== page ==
A profound shift of our global food systems is needed to reduce the number of people facing extreme hunger. With industrial agricultural systems making up the lion’s share of the estimated 24% of agriculture’s direct share of global greenhouse gas emissions, transitions towards more sustainable and equitable production systems are required globally. One way to do so is through agroecology, which takes into account natural ecosystems and planting a diversity of crops to boost the resilience and sustainability of the farming system as a whole. Evidence from Trócaire’s projects in Central America and Sub-Saharan Africa confirm how agroecological approaches support people’s right to adequate food and build farmers’ resilience (socio-political and economic trading power) to climate change and other shocks.
Read More: Going Wild: The wild and traditional foods that Trócaire is working to recover in Africa and Central America
Increase investment in agriculture
To end hunger, there must be an increase in investment in agriculture at a global level through overseas development aid and at a national level. Richer countries should also allocate much higher rates of climate finance as significant resources are needed to adapt to the adverse effects and reduce the impacts of a changing climate. Increased investment should be non-market distorting and promote social equity and sustainability.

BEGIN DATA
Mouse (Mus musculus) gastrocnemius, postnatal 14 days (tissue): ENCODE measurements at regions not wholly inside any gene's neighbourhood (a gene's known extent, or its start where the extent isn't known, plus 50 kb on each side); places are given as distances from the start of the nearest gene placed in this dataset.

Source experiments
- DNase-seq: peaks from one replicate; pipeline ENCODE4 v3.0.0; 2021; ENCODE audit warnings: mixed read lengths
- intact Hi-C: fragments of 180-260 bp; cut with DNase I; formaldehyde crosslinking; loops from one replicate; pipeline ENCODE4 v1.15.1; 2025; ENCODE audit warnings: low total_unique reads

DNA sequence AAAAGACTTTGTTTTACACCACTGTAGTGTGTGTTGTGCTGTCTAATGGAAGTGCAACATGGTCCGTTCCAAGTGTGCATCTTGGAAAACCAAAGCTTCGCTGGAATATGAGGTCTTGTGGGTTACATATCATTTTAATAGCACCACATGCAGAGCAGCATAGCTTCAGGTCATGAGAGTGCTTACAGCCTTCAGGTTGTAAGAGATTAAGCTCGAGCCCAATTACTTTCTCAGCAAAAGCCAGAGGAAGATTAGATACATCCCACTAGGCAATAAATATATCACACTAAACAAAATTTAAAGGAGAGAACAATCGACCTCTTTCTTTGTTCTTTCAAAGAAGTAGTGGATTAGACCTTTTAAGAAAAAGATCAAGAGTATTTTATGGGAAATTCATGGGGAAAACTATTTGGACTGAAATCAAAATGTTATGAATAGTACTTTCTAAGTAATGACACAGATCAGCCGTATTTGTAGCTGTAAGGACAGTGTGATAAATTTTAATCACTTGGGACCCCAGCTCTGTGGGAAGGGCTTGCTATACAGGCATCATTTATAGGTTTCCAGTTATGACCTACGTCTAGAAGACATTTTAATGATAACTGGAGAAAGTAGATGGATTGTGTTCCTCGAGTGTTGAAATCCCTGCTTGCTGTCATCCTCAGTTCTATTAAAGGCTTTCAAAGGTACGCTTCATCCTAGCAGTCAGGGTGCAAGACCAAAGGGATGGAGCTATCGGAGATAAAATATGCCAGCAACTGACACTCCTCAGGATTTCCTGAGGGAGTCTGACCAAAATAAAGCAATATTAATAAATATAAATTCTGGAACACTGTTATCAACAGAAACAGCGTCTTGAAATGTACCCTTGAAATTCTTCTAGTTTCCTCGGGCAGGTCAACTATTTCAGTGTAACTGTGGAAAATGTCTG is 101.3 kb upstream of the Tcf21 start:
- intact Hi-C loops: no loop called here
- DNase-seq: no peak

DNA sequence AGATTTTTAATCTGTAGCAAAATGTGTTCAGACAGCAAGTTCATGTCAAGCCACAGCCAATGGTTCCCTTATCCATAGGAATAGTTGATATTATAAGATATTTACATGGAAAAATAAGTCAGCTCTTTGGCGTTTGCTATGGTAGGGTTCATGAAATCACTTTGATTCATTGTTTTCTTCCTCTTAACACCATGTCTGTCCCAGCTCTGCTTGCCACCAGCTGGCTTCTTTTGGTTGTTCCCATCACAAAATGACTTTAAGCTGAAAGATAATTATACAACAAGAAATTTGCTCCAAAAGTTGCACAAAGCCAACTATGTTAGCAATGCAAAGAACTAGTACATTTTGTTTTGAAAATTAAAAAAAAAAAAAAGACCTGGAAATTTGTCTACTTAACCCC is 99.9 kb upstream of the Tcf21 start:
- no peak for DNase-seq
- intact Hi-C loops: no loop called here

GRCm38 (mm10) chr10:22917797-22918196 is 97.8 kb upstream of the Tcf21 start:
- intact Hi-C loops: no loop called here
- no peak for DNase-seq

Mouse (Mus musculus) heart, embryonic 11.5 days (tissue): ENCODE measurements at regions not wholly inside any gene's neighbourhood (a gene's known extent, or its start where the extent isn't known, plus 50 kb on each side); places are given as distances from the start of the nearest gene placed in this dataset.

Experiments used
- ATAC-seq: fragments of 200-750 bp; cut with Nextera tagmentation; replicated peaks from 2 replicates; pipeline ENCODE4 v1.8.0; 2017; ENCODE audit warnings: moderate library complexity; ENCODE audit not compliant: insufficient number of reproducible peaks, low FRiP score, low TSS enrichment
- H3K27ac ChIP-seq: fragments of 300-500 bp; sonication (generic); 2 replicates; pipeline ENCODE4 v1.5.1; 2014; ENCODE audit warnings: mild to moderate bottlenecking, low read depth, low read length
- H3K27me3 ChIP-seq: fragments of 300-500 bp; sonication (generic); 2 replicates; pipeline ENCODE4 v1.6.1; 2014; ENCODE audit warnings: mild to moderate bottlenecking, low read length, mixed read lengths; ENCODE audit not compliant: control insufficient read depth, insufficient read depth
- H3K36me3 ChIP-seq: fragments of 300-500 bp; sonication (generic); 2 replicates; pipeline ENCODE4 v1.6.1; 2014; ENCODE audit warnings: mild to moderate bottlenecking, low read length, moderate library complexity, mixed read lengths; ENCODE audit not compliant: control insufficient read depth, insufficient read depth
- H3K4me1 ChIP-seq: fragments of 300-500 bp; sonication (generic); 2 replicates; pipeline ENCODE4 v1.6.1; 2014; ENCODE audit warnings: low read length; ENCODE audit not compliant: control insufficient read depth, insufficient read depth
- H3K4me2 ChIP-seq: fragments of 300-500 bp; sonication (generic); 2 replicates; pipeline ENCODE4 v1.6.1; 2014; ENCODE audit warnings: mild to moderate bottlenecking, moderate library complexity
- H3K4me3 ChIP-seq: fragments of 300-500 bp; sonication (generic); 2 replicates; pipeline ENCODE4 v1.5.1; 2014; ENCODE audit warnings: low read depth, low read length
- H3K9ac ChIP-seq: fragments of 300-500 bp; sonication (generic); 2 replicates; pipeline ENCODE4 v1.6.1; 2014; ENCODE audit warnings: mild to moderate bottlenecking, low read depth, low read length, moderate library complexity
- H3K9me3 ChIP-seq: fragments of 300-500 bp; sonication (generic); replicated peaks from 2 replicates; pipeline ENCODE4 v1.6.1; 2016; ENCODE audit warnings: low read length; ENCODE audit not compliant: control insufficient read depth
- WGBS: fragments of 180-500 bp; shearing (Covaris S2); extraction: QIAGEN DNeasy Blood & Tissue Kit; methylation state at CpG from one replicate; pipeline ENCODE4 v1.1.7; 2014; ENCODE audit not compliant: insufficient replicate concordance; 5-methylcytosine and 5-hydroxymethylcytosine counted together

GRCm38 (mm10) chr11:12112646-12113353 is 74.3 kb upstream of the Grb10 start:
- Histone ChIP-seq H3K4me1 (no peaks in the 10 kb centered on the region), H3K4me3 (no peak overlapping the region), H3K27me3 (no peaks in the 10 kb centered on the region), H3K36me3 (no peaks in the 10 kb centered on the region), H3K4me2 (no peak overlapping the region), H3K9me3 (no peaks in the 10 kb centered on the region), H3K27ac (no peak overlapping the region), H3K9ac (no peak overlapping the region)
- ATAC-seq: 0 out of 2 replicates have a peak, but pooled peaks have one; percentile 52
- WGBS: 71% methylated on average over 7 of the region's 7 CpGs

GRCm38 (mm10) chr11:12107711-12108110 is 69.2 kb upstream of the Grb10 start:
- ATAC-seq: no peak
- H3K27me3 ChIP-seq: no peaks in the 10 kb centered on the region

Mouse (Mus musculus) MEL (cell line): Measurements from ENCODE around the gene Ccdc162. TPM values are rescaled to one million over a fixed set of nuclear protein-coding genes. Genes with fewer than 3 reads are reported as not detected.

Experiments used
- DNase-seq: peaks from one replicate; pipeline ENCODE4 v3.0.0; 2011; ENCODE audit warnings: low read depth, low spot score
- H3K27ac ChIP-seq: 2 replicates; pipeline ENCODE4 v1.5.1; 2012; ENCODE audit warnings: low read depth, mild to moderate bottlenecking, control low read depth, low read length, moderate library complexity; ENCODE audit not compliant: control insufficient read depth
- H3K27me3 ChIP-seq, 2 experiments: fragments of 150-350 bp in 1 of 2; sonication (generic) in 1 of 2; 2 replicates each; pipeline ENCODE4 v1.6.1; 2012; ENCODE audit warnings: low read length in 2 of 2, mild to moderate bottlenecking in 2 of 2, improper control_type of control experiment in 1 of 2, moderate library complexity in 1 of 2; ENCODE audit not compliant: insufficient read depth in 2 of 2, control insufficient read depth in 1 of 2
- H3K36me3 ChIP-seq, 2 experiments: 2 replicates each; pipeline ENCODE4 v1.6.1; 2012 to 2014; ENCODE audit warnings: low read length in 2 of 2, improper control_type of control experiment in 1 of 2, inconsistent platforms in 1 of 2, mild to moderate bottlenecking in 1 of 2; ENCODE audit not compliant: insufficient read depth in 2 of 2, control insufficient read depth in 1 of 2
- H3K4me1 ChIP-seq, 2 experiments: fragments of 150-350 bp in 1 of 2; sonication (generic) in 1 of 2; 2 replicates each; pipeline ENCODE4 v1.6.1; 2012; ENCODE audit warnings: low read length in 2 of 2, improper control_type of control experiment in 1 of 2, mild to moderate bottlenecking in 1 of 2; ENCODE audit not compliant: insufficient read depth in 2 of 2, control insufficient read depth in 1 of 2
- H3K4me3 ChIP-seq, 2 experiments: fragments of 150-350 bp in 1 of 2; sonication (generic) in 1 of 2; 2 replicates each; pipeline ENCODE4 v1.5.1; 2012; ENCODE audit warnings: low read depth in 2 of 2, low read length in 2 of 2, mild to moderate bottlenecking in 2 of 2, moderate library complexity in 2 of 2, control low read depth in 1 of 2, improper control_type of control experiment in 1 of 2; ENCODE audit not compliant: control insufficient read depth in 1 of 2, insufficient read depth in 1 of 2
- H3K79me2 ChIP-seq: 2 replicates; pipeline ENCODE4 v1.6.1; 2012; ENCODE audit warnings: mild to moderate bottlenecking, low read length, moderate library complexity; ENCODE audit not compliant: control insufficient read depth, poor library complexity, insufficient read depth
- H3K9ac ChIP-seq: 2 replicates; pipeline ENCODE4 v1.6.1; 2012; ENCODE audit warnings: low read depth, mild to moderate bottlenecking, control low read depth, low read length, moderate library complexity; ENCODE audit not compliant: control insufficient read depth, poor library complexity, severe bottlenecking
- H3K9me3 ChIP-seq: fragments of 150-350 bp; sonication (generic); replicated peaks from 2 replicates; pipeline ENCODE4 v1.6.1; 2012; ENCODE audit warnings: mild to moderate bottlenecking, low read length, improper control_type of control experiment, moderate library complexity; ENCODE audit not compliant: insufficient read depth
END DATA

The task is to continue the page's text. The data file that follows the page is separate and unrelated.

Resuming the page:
Read More: 5 things you need to know about famine
Disaster risk reduction
A crucial part of Trócaire’s work is supporting people to protect themselves, their livelihoods and their belongings from shocks and disasters including climate-related, political, conflict, disease epidemics, economic and financial disruptions. Climate extremes and variabilities are predicted to worsen in the future, so we must find ways to strengthen farming systems and livelihoods around the world. This can range from locally-led active monitoring, early-warning measures, to infrastructural measures such as reinforcing homes, to natural resource management such as regeneration of vegetation in hazardous, eroded zones.
In the Horn and East Africa farmers are facing a fifth consecutive season of drought, compounded by the recent rise in food and fuel due to the war in Ukraine. The World Food Programme (WFP) says with crops continuing to fail and livestock being wiped out, an estimated 7.2 million people are waking up hungry every day in southern and south-eastern Ethiopia for example. In Somalia the situation is so bad that famine may be declared in parts of the country in the coming weeks.
Mother-of-five Ayoyo Daguto from the South Omo Zone, in southern Ethiopia said the recent drought has destroyed all her crops and her family have no food to eat.